The human body is a complicated system which operates much like a self-contained city. Some organs produce new cells, others use cells to perform their jobs, and eventually certain scavenger cells arrive to remove dead cells from the system. In the case of the human body, these scavengers are specialized white blood cells called macrophages. Macrophages remove dead cells essentially by eating them, which helps to explain why the word macrophage means "big eater" in Greek.
When external skin cells die, there are a number of mechanical and chemical methods used to slough them off. Exfoliants and scrub brushes are often employed to remove dead cells and encourage new cell turnover. But dead cells within the human body are not so easily removed. They go through a much more complicated elimination process, which is not always as efficient or thorough as one might hope.
Living cells become dead cells through two different processes. Many body cells are programmed to die at a prescribed time, through a process called apoptosis. Red blood cells, for example, are programmed to die after 120 days of service. Other cells, such as white blood cells, may be programmed to die an apoptotic death after only a few days. These dead cells may continue to flow through the body's bloodstream or collect in various organs, but they are clearly no longer contributing to the system.
The other process for creating dead cells is called necrosis. Necrotic cell death usually occurs after a trauma or infection or other shock to the system. When cells become necrotic, they may be removed through surgery or other medical intervention, but often they enter the bloodstream in the same way as apoptic cells. The body cannot function well with an overabundance of dead cells, so macrophages take on the mission of breaking down the excess.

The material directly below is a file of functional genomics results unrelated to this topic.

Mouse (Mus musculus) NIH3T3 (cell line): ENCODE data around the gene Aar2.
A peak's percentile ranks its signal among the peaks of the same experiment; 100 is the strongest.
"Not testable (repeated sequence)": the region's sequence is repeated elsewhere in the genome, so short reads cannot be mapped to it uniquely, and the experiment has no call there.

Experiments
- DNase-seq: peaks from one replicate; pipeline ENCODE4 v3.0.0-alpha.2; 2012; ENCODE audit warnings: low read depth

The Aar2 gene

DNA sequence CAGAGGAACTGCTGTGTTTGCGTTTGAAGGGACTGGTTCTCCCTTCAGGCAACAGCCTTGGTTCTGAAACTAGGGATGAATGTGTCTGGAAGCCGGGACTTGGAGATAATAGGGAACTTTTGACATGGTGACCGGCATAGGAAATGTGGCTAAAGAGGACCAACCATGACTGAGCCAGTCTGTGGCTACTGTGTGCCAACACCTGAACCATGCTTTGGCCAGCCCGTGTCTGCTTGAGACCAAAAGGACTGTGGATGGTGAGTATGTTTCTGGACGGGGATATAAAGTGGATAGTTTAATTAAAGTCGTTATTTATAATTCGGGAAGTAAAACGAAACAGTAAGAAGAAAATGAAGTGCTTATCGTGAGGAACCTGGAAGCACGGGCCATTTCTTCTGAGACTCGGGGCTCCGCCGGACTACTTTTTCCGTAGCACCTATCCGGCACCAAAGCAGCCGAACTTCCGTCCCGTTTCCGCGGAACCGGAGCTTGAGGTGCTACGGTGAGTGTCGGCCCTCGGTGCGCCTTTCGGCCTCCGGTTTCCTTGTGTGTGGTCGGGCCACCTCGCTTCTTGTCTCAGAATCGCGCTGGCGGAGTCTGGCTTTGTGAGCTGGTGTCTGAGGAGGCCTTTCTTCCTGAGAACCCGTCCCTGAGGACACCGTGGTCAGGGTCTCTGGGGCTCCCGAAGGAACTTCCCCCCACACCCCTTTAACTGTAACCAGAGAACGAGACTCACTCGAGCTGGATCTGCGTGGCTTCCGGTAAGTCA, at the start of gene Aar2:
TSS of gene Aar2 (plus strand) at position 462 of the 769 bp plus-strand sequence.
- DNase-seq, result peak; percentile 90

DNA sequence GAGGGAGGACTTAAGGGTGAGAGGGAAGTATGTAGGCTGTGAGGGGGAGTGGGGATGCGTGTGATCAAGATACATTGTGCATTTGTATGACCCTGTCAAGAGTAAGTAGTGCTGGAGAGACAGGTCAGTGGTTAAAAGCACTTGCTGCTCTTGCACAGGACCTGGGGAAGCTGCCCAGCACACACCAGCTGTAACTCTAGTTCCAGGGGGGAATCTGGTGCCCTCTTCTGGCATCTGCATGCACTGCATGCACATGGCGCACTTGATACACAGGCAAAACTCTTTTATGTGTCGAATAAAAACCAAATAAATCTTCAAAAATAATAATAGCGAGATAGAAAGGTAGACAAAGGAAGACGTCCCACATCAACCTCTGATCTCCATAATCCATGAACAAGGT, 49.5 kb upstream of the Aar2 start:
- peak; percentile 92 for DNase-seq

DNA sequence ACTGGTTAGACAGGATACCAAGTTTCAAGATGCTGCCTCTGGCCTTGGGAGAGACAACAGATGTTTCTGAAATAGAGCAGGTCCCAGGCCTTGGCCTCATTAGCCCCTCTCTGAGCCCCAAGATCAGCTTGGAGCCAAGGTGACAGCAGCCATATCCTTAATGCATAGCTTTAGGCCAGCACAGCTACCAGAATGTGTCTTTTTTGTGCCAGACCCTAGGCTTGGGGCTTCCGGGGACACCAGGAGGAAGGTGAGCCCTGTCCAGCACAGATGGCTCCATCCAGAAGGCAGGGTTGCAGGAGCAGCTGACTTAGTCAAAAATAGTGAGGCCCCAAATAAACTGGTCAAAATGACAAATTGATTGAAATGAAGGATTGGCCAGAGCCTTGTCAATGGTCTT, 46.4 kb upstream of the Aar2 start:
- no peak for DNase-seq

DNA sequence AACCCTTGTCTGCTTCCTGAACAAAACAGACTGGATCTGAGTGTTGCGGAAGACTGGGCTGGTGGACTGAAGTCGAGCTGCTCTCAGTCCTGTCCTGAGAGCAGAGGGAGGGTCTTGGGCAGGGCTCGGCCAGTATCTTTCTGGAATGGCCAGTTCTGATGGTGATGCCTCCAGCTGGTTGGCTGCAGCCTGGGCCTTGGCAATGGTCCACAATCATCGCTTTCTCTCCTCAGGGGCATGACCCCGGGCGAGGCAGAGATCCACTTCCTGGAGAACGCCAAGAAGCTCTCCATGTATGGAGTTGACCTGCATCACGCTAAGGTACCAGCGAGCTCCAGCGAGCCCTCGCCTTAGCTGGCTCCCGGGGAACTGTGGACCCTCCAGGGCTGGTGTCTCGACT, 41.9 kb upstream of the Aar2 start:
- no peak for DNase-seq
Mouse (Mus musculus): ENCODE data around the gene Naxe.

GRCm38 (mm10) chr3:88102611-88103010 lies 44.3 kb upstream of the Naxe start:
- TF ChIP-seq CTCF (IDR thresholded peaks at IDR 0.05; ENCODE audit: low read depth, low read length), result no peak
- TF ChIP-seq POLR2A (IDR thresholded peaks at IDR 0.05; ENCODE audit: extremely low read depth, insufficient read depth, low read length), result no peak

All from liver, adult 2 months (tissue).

A macrophage cell can literally detect dead cells through smell, much like a scavenger bird detects dead animals. Whenever dead cells reach the part of the bloodstream patrolled by a macrophage, the macrophages surround them and convert them into easily removed components. At the same time, the macrophage covers the dead cells with a substance known as an antigen. This action tags the cells for further attack from other types of cells in the body's immune system. Ideally, the macrophages and killer T-cells should render both dead cells and foreign invaders harmless enough to re-enter the bloodstream for elimination.
When macrophages become overwhelmed, however, they may allow some dead cells to pass through unprocessed. The DNA from those cells may trigger an inflammatory reaction as the dead cells combine with other substances. This process is the basis for many autoimmune diseases such as Crohn's disease or lupus. Bolstering the body's macrophages is often a course of treatment recommended for autoimmune diseases and even some forms of cancer.
Once the macrophages and other immune system components have essentially digested the body's dead cells, the cells make their way through the bloodstream and eventually into the digestive system for final disposition. This means that the solid waste we call fecal matter is largely composed of dead cells sloughed off by the various organs and processed for elimination by macrophages.